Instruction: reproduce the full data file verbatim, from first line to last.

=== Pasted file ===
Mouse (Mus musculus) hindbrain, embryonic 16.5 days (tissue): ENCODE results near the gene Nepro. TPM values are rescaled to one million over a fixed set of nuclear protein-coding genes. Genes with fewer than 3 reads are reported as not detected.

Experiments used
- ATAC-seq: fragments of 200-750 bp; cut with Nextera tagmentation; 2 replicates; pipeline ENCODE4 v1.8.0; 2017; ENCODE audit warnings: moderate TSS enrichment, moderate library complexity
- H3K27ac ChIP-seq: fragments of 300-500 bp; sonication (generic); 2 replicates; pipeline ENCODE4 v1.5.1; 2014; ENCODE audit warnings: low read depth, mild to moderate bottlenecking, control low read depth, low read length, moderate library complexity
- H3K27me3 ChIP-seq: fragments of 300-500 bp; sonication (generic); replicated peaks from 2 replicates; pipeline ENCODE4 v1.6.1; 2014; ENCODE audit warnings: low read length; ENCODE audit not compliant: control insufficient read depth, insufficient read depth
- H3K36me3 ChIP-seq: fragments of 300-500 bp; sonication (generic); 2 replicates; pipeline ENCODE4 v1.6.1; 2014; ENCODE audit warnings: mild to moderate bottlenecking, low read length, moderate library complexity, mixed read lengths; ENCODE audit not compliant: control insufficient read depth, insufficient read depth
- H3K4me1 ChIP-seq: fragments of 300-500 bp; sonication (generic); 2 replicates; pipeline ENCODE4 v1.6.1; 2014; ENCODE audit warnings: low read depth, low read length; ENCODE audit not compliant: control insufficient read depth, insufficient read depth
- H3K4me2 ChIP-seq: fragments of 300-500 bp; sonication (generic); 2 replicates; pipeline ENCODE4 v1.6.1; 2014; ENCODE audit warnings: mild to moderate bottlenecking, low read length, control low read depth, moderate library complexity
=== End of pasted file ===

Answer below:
Mouse (Mus musculus) hindbrain, embryonic 16.5 days (tissue): ENCODE results near the gene Nepro. TPM values are rescaled to one million over a fixed set of nuclear protein-coding genes. Genes with fewer than 3 reads are reported as not detected.

Experiments used
- ATAC-seq: fragments of 200-750 bp; cut with Nextera tagmentation; 2 replicates; pipeline ENCODE4 v1.8.0; 2017; ENCODE audit warnings: moderate TSS enrichment, moderate library complexity
- H3K27ac ChIP-seq: fragments of 300-500 bp; sonication (generic); 2 replicates; pipeline ENCODE4 v1.5.1; 2014; ENCODE audit warnings: low read depth, mild to moderate bottlenecking, control low read depth, low read length, moderate library complexity
- H3K27me3 ChIP-seq: fragments of 300-500 bp; sonication (generic); replicated peaks from 2 replicates; pipeline ENCODE4 v1.6.1; 2014; ENCODE audit warnings: low read length; ENCODE audit not compliant: control insufficient read depth, insufficient read depth
- H3K36me3 ChIP-seq: fragments of 300-500 bp; sonication (generic); 2 replicates; pipeline ENCODE4 v1.6.1; 2014; ENCODE audit warnings: mild to moderate bottlenecking, low read length, moderate library complexity, mixed read lengths; ENCODE audit not compliant: control insufficient read depth, insufficient read depth
- H3K4me1 ChIP-seq: fragments of 300-500 bp; sonication (generic); 2 replicates; pipeline ENCODE4 v1.6.1; 2014; ENCODE audit warnings: low read depth, low read length; ENCODE audit not compliant: control insufficient read depth, insufficient read depth
- H3K4me2 ChIP-seq: fragments of 300-500 bp; sonication (generic); 2 replicates; pipeline ENCODE4 v1.6.1; 2014; ENCODE audit warnings: mild to moderate bottlenecking, low read length, control low read depth, moderate library complexity